Is it equal to atmospheric pressure? If so why? Surely the amount of air particles inside the bottle is much lower than the amount of the air particles above the bottle (i.e. the column of air above it) which should make it collapse as soon as the container gets sealed?
Taking your argument about the column of air above the bottle and how it should crush it:
You are not getting crushed right now. Whilst you are correct that this will mean that lower down in the atmosphere there will be slightly higher pressure, it is essentially negligable compared to a few metres above the bottle.
Consider unbalanced forces, if the pressure in the bottle was substantially lower than the pressure outside, there would be an unbalanced force and the material of the bottle will accelerate inwards (you can see this in a cheap plastic bottle if you suck some of the air out).
What is the pressure inside a closed empty container (example: closed empty bottle)? Is it equal to atmospheric pressure? If so why?
Let's assume that you can completely empty the air inside a bottle and that you can seal it perfectly that no air from outside can enter. Then you would have a perfect vacuum in the bottle and the pressure would be essentially zero inside the bottle.
Doesn't the amount of air particles inside the bottle much lower than the amount of the air particles above the bottle (i.e. the column of air above it) which should make it collapse as soon as the container gets sealed?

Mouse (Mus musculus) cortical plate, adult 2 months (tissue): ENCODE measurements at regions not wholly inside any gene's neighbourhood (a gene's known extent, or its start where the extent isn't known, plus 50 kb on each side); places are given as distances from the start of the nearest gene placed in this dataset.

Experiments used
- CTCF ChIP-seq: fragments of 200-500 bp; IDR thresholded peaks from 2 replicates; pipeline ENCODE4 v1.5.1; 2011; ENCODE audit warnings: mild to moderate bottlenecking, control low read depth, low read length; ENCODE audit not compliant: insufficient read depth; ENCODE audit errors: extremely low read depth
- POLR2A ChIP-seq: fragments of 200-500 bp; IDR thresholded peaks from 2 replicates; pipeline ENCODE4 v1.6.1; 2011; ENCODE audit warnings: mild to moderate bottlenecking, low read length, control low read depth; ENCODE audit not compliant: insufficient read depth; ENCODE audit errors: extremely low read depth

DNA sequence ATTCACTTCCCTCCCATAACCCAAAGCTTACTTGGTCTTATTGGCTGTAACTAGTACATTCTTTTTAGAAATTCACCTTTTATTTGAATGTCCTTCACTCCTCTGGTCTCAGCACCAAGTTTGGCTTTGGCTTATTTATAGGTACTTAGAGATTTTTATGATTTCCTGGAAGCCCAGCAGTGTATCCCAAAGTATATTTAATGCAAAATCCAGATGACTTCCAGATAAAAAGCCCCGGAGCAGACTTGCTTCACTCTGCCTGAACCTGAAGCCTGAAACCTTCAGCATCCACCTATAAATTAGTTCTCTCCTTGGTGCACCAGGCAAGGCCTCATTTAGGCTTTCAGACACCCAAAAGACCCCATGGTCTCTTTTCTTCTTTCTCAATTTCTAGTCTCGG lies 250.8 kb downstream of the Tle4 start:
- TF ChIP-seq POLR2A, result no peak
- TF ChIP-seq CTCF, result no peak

Yes, for sure, the amount of air particles above the bottle (not only above but all around) and therefore the pressure outside the bottle will be higher than inside which would cause the bottle to collapse.
After answering your questions let me comment about this situation in practice. If you have a bottle which is not sealed then you have air inside and outside the bottle with equal pressures and everything is fine. If you close the lit and start pumping the air out from the bottle then the pressure will start to decrease and there would be some inward force on the surfaces of the bottle. If the bottle is plastic it would start getting smaller as soon as you start pumping. If it is a, say, glass bottle then it would resists the force for certain time and crack afterwards.
You can test this by putting the opening of a bottle in your mouth and suck the air into your lungs. If it is a plastic bottle if will immediately start shrinking but if it is a glass bottle nothing would happen because the glass bottle can resist the pressure difference that a human can create by his/her lungs.
Pressure=Force (or thrust however you consider)/ Area.
You are right, however they do balance out each other i.e attain equilibrium. Above the cap mass and height is greater than inside so the pressure is more but the air inside the bottle also increases in pressure by increasing their(air molecules or atoms) speed thus increasing the force and thereby the pressure.
This is what the link shashaank gave meant(or at least I believe).